Freedom of Speech for Web Publishers and Citizen Journalists

Limitations on Free Speech for Web Publishers

Web publishers take note . . . Although you're entitled to free speech on your website, there are a few lines you don't want to cross.

As a web publisher, you view yourself on the cutting edge of new media - and that means you can post whatever you want online without fear of reprisal.

After all, you've got free speech and freedom of the press watching your back, right?

In reality, online publishers are not always afforded the same liberties as journalists. And even if you qualify as a bona fide journalist, you're still not free to say anything that strikes your fancy. There can be significant consequences involved with posting content that pushes free speech beyond its legal limits.

The first amendment guarantees citizens to the right to free speech. Free speech gives you the right to express your thoughts and opinions, but only to the extent that it doesn't violate someone else's rights or laws that have been established to protect vulnerable parties. There are multiple scenarios in which your right to free speech simply won't save you - and here are some that commonly impact the activities of online publishers.

  • Obscenity. According to the courts, obscenity is not protected by the first amendment. The Supreme Court has determined that to be classified as obscene, content has to subjected to what is known as the "Miller Test", a three-part test that addresses things like community standards and the work's literary, artistic, scientific, or political value.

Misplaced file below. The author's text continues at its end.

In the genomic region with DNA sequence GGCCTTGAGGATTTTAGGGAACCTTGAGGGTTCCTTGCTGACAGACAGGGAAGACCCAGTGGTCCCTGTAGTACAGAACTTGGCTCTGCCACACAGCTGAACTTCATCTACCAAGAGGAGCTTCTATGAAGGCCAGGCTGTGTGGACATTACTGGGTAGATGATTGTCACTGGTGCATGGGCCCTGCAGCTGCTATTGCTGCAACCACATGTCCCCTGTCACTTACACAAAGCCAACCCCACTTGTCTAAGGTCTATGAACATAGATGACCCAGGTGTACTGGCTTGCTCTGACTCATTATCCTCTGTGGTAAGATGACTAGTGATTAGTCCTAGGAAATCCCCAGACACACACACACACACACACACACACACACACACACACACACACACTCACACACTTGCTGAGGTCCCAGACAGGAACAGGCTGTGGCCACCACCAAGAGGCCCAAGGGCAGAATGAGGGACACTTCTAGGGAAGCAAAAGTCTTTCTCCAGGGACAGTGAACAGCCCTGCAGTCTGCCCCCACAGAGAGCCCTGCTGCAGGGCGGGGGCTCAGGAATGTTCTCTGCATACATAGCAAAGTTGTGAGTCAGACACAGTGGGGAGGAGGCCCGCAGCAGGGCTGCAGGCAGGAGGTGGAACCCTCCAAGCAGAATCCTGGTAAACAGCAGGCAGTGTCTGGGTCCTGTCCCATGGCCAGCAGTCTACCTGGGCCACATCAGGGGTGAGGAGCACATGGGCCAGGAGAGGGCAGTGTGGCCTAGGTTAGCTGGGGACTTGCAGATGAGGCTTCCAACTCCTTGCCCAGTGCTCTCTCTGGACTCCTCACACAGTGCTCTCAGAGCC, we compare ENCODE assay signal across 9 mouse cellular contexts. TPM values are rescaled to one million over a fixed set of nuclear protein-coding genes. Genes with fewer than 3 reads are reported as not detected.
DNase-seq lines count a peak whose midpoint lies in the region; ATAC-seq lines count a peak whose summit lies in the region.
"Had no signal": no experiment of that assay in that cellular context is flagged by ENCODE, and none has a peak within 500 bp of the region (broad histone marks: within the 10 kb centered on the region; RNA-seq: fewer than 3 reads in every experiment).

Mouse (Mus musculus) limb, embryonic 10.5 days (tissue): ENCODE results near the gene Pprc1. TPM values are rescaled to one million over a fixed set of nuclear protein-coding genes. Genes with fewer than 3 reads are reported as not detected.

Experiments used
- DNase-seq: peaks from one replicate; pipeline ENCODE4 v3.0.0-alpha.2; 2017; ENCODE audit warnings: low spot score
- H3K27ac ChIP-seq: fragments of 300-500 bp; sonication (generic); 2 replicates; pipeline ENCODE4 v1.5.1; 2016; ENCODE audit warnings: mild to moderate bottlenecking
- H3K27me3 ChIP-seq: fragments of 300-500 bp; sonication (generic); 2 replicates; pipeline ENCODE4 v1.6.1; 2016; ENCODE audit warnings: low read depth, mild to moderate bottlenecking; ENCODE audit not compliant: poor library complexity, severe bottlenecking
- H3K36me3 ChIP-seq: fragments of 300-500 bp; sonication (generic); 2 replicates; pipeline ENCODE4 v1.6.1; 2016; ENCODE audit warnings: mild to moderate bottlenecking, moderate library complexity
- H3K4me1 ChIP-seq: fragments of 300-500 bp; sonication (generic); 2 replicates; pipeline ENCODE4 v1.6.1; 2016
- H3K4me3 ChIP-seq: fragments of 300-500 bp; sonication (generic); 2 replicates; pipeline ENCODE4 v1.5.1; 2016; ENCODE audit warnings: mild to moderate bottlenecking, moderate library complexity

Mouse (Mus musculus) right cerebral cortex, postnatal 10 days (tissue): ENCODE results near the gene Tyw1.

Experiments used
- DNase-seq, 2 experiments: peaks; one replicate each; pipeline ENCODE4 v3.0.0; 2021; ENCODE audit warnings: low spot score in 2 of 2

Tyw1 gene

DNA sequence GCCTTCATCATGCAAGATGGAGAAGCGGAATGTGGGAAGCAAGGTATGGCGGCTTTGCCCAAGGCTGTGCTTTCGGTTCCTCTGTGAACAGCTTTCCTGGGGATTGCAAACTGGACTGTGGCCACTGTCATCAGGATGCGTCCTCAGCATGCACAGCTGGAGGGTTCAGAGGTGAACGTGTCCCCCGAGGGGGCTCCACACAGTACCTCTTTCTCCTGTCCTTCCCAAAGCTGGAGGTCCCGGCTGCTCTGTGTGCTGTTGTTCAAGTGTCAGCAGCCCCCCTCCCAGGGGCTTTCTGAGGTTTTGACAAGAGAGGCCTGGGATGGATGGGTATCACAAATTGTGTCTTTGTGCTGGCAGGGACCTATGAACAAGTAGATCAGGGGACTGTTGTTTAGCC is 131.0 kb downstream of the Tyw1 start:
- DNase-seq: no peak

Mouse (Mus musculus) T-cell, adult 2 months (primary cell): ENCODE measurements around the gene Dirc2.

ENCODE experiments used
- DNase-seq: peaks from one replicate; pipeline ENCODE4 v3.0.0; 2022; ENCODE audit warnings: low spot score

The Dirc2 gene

• Defamation. In written form, defamation is known as libel. It is the intentional misrepresentation of a person in a manner that injures that person's reputation. Injured parties can be compensated through the awarding of civil damages, but in order to qualify as defamation or libel, the accuser must prove that the act was committed with intentional malice.
  • Prior restraint. Prior restraint refers to government interventions in the form of licensing or restraining orders that prohibit speech or communication before it has occurred. For example, a government agency might obtain a temporary restraining order that restricts publishing certain content or material. Although prior restraints are common, the courts view prior restraint as a clear infringement of first amendment rights.
  • Child pornography. Any material that depicts sexual conduct by children is excluded from free speech, even if it doesn't violate obscenity requirements. In some scenarios, web publishers may be held legally responsible for child pornography (even cartoons) that has been posted by users.
  • Commercial. Commercial exclusions are also a concern for web publishers. As in traditional advertising, online publishers are not permitted to publish advertisements that make false claims or intentionally deceive consumers.

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